PDA

View Full Version : Remove #



christhemonkey
January 2nd, 2007, 11:35 PM
Evening,

I am writing a script that parses a configuration file and my problem is this,

I want to get sed to delete a # if it finds one on lines containing an expression "foo".
The "foo" wants to be replaced with a "bar" also, just to simplify things :D

I know that if i want to delete all lines starting with a #:

sed '/^\#/d'

Or replace something with something else if it containing another thing:

sed '/baz/s/foo/bar/g'

I just need to sort of combine the two...

After much googling i am still unable to find a solution!
The documentation on sed seems to leave me even more perplexed than before...

So any help greatly appreciated.

tomchuk
January 3rd, 2007, 12:25 AM
Something like this should work for removing a '#' from lines with 'test' in them:


sed 's/^\#\(.*test.*\)/\1/g'

pmasiar
January 3rd, 2007, 02:44 AM
This is why I like python:


for line in open("file.name"):
if line.startswith('#'):
if line.index('foo') > -1:
# your magic here

christhemonkey
January 3rd, 2007, 11:31 AM
In matter of fact this is in a python script, but i couldnt think of a way of changing one line (of a position that varies) in a file so it is uncommented.

So was just cheating my way round calling commands.getoutput("sed bla").

pmasiar
January 3rd, 2007, 02:07 PM
I but i couldnt think of a way of changing one line (of a position that varies) in a file so it is uncommented.

Read file, rename it (backup), write all lines to new file (named as original) and change lines you need. As side effect, you have original file too. :-)

christhemonkey
January 3rd, 2007, 02:26 PM
But i couldnt think of a way of only changing one line which is of indefinite position?


config_file = open(file)
while True:
line = config_file.readline()
if line.__contains__("foo"):
line.somereplacefunctionorother("foo", "bar")
line.strip("#")
config_file.write(line+alltherestofthefile...)
break


Obviously this example wouldnt work but you might catch the drift of what im trying to do.

pmasiar
January 3rd, 2007, 02:50 PM
Your code reads like C :-) Without diving into file handling/renaming etc


for line in open("file.name"):
changed = ""
if line.startswith('#'):
if line.index('foo') >-1:
# your magic here
changed = line.replace('foo', 'bar')
if changed:
print changed
else:
print line

when runing, redirect output to a file, like: python prog.py >file.new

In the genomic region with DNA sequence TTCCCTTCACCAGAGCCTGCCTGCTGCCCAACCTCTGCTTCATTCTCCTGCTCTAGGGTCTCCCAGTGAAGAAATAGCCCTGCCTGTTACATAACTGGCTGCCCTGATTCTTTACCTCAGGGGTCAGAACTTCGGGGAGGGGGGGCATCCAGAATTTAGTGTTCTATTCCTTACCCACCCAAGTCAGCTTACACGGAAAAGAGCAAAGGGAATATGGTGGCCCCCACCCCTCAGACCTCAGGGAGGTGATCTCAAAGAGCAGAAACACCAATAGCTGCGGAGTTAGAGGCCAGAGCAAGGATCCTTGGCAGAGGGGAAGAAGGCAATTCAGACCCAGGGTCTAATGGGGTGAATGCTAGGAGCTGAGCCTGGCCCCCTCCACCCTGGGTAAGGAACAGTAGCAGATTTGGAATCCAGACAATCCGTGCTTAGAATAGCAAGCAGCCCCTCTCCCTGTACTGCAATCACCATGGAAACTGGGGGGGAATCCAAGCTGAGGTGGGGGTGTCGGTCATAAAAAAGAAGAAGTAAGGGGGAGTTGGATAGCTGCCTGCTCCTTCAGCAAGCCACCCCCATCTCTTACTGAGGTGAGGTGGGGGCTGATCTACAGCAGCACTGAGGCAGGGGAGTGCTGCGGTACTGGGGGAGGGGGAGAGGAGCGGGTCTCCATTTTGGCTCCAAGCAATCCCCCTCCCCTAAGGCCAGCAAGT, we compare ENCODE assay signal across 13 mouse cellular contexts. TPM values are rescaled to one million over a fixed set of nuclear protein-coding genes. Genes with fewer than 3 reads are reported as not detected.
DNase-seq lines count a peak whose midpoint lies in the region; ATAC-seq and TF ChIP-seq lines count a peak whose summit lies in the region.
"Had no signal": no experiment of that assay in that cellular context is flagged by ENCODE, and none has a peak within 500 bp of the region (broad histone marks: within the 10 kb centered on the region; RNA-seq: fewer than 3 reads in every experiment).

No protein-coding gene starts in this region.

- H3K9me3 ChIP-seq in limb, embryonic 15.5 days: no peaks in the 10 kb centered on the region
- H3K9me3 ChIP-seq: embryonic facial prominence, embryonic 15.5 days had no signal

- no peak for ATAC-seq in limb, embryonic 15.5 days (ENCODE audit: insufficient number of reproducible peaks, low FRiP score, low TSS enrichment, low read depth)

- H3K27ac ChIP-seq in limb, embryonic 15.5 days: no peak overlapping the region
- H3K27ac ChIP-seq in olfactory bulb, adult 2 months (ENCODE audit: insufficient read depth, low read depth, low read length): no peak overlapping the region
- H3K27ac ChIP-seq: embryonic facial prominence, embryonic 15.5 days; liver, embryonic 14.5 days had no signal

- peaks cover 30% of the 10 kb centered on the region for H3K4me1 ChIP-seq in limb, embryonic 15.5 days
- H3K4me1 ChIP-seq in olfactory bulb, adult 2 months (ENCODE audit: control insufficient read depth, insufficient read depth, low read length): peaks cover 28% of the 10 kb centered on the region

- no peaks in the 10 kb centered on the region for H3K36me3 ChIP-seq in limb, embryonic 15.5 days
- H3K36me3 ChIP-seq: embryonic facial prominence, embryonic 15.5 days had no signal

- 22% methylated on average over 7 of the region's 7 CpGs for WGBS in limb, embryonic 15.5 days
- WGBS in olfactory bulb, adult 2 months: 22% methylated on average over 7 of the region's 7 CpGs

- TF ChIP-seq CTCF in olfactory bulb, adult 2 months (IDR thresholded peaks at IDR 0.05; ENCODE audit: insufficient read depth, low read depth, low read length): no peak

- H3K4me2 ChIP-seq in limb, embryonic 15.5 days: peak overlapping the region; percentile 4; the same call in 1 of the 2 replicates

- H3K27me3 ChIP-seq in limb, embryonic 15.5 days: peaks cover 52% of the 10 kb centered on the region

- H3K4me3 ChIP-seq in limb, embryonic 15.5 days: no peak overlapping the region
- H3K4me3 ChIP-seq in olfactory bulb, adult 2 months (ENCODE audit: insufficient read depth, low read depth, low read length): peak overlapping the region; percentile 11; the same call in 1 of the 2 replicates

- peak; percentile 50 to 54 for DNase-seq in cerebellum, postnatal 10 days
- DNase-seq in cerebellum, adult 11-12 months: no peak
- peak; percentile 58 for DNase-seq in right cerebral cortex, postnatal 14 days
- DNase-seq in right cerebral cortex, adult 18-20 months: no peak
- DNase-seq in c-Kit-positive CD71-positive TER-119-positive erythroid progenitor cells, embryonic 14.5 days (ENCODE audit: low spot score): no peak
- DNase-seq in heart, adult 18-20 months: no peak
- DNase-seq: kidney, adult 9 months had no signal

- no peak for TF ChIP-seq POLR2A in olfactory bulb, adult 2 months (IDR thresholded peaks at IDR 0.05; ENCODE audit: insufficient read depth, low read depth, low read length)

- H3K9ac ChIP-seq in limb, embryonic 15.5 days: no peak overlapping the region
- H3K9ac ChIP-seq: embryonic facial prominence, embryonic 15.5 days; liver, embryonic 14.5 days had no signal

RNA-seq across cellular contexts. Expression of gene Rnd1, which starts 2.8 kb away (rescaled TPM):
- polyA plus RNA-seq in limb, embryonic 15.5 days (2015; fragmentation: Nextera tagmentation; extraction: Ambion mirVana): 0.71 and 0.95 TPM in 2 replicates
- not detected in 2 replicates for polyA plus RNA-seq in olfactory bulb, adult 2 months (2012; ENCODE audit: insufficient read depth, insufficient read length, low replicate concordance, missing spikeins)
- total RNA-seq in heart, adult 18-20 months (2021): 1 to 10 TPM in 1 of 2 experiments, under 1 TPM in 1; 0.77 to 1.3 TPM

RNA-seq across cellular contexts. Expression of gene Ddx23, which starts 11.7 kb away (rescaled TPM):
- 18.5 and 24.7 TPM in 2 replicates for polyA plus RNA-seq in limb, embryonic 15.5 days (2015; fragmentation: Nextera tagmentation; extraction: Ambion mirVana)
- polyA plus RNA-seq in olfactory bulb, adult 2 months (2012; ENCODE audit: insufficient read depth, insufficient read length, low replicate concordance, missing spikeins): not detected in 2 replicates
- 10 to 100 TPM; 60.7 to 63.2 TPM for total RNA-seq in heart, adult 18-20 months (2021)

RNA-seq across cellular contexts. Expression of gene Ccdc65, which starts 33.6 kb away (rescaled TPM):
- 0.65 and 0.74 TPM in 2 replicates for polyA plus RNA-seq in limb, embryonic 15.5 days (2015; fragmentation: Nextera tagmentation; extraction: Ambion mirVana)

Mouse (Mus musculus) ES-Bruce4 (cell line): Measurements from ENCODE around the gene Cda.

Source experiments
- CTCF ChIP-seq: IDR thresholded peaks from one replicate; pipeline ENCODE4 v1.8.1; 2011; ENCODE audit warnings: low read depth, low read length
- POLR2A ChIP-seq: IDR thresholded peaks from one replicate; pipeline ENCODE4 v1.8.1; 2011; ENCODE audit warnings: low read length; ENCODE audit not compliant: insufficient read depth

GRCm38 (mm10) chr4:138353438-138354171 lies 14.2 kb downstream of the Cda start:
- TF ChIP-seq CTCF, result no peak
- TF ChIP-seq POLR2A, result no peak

christhemonkey
January 3rd, 2007, 03:33 PM
Or, on further reading, i could use the string module and just do this:


import string

config = open(config_file, "rw")
new_config = string.replace(config, "foo", "bar")
config.write(new_config)
config.close()


Something like that?

pmasiar
January 3rd, 2007, 04:42 PM
Do you want also to uncomment a line? Or make sure you changing only lines which are not commented? Your last solution does neither.

ghostdog74
January 3rd, 2007, 04:56 PM
import fileinput
for line in fileinput.FileInput("file.name", inplace=1): #do inplace editing..
if line[0] == '#' and "foo" in line:
line = line.replace("foo","bar")
print line

fadder
January 3rd, 2007, 05:40 PM
Here's a perl solution (don't know how to keep indents, sorry..):

while(<>){ # Loops over standard input
if (/^# .* foo .*/x) {
s/foo/bar/;
s/^#//;
}
print;
}

christhemonkey
January 3rd, 2007, 08:37 PM
Ok, ignore the removing of #'s sorted that with another function.

Just need to know how to replace foo with bar on a random line.



import fileinput
for line in fileinput.FileInput("file.name", inplace=1): #do inplace editing..
if line[0] == '#' and "foo" in line:
line = line.replace("foo","bar")
print line
This sounds like what i want, but i want to save this change to file which im not sure this does...

pmasiar
January 3rd, 2007, 09:13 PM
Google is your friend:

http://pydoc.org/2.4.1/fileinput.html

Optional in-place filtering: if the keyword argument inplace=1 is passed to input() or to the FileInput constructor, the file is moved to a backup file and standard output is directed to the input file. This makes it possible to write a filter that rewrites its input file in place. If the keyword argument backup=".<some extension>" is also given, it specifies the extension for the backup file, and the backup file remains around; by default, the extension is ".bak" and it is deleted when the output file is closed.

This is why I love python - often used functionality is neatly packed, ready to be used.

Thanks ghostdog74, I learned another neat library function.

ghostdog74
January 4th, 2007, 05:27 AM
Thanks ghostdog74, I learned another neat library function.

No problem:)